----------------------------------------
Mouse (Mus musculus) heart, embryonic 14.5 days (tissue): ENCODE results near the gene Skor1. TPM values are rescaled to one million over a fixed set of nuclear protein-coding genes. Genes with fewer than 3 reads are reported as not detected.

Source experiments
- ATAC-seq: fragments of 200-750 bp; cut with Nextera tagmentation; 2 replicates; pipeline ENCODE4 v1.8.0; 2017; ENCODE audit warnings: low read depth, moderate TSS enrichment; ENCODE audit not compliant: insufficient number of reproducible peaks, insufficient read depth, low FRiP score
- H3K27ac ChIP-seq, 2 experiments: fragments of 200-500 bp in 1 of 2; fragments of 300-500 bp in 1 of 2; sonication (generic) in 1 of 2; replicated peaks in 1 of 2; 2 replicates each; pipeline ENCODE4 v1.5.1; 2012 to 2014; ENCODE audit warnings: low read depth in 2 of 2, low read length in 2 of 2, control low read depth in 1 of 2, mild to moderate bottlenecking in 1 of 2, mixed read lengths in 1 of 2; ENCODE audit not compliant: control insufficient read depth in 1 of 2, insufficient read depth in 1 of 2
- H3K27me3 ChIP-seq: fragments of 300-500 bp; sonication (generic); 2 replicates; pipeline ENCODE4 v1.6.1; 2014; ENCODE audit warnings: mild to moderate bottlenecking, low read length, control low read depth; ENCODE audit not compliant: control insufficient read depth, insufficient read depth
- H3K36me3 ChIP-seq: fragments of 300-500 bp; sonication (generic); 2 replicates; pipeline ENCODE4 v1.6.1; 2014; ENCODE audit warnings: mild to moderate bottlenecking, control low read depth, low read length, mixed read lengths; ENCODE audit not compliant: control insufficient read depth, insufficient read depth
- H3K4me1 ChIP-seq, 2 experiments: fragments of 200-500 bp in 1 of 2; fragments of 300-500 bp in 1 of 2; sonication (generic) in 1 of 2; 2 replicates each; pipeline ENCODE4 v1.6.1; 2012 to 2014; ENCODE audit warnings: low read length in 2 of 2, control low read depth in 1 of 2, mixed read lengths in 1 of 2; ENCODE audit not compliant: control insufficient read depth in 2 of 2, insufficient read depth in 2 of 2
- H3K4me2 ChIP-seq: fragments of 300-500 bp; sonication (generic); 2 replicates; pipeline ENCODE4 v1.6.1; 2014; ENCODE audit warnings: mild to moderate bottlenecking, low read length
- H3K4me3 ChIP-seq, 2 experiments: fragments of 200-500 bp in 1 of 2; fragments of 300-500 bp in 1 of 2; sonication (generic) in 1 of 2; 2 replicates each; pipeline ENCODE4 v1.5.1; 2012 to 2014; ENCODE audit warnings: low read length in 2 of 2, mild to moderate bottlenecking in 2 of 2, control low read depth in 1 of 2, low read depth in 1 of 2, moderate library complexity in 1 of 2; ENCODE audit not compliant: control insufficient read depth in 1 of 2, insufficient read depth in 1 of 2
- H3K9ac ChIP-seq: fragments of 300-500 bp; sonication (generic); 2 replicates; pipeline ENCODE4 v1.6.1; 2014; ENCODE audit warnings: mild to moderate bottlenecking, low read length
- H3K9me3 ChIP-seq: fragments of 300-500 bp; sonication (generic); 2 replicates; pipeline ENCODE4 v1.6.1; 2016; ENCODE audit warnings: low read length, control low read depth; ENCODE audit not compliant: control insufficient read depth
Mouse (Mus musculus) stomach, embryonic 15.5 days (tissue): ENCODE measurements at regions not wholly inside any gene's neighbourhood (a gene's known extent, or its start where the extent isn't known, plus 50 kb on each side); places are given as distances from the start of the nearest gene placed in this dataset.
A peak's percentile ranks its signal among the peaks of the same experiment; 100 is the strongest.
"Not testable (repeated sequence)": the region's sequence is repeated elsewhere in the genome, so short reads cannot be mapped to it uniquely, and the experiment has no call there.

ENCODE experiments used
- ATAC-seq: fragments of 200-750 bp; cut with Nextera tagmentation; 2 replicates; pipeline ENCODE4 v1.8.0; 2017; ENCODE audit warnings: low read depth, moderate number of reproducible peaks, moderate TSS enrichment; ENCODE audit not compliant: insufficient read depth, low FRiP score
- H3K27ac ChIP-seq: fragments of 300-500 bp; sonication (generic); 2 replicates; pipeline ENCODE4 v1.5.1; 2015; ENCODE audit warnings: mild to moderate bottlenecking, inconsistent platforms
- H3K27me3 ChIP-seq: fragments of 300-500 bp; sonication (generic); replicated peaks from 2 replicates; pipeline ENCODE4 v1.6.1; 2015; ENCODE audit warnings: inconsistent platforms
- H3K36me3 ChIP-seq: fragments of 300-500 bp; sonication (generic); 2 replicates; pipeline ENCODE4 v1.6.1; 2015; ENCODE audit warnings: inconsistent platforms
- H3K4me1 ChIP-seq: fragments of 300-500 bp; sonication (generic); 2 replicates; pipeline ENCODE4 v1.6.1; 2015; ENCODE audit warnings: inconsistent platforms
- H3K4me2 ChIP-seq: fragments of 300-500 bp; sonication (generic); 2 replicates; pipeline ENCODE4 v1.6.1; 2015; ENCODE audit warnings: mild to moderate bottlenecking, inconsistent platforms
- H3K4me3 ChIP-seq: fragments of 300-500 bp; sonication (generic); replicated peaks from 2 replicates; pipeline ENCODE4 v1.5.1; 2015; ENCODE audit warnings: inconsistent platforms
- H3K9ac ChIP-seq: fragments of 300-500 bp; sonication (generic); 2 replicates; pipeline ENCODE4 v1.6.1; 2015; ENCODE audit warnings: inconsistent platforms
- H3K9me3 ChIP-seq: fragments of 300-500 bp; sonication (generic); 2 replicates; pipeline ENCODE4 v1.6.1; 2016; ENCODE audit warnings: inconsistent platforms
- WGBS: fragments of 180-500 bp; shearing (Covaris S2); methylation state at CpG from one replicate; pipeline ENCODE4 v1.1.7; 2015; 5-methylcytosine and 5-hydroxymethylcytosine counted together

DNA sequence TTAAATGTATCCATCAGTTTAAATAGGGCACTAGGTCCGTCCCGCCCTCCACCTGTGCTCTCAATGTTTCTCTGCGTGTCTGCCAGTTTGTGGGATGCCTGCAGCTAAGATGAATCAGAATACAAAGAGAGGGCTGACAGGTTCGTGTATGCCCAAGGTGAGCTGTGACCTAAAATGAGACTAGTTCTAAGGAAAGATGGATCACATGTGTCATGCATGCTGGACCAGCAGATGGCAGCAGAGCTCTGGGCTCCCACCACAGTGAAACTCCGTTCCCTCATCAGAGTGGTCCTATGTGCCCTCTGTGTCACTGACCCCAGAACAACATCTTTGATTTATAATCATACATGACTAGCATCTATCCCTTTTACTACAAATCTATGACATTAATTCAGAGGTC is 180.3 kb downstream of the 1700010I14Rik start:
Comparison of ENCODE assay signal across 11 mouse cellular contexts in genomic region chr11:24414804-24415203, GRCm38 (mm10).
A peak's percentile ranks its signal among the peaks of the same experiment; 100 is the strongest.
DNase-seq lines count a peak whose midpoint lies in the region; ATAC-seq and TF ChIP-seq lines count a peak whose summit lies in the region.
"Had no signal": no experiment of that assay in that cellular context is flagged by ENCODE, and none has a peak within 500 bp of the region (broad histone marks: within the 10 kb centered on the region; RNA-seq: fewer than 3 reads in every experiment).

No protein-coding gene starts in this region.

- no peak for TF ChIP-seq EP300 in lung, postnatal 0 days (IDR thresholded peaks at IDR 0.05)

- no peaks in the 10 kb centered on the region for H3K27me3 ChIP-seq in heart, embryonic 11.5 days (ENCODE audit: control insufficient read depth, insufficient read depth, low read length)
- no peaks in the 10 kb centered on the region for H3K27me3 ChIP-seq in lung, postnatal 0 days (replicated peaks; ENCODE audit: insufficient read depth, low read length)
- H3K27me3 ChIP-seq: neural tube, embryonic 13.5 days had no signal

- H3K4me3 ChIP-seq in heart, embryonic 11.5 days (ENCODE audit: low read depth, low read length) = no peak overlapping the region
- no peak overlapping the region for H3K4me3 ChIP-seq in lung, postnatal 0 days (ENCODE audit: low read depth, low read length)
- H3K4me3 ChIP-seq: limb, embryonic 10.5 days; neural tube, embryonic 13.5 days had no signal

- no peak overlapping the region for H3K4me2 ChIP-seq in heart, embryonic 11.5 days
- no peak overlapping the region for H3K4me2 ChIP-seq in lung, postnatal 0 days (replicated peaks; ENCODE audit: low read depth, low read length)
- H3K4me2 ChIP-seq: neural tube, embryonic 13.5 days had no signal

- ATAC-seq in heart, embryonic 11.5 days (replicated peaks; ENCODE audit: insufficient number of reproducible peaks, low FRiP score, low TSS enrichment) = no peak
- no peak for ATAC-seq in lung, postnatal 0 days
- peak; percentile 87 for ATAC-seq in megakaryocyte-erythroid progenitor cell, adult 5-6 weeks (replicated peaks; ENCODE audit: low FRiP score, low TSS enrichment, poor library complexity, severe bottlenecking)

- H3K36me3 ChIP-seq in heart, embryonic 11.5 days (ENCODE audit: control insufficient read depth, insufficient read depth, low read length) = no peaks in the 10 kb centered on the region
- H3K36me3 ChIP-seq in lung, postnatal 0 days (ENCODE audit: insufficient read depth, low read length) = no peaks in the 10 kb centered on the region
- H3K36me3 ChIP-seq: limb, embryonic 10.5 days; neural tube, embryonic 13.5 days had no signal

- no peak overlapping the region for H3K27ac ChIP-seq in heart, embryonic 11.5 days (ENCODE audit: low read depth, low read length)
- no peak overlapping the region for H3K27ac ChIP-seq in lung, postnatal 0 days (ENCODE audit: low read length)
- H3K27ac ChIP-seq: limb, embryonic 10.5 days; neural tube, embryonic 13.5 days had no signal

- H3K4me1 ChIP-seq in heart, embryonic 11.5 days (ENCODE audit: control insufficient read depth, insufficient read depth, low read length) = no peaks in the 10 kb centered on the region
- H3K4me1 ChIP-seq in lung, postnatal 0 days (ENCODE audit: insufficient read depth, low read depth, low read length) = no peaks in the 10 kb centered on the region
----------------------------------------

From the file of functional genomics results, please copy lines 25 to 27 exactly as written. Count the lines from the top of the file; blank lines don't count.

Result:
- WGBS: fragments of 180-500 bp; shearing (Covaris S2); methylation state at CpG from one replicate; pipeline ENCODE4 v1.1.7; 2015; 5-methylcytosine and 5-hydroxymethylcytosine counted together

DNA sequence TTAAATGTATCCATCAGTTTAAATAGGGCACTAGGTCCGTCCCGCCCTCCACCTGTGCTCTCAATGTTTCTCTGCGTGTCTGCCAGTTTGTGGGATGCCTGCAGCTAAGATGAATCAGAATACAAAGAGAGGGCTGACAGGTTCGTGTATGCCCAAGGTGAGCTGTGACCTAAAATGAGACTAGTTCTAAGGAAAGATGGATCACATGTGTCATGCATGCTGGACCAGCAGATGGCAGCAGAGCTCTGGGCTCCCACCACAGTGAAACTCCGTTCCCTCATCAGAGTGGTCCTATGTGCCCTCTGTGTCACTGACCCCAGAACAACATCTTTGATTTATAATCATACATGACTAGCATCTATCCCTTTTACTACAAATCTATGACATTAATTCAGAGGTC is 180.3 kb downstream of the 1700010I14Rik start:
Comparison of ENCODE assay signal across 11 mouse cellular contexts in genomic region chr11:24414804-24415203, GRCm38 (mm10).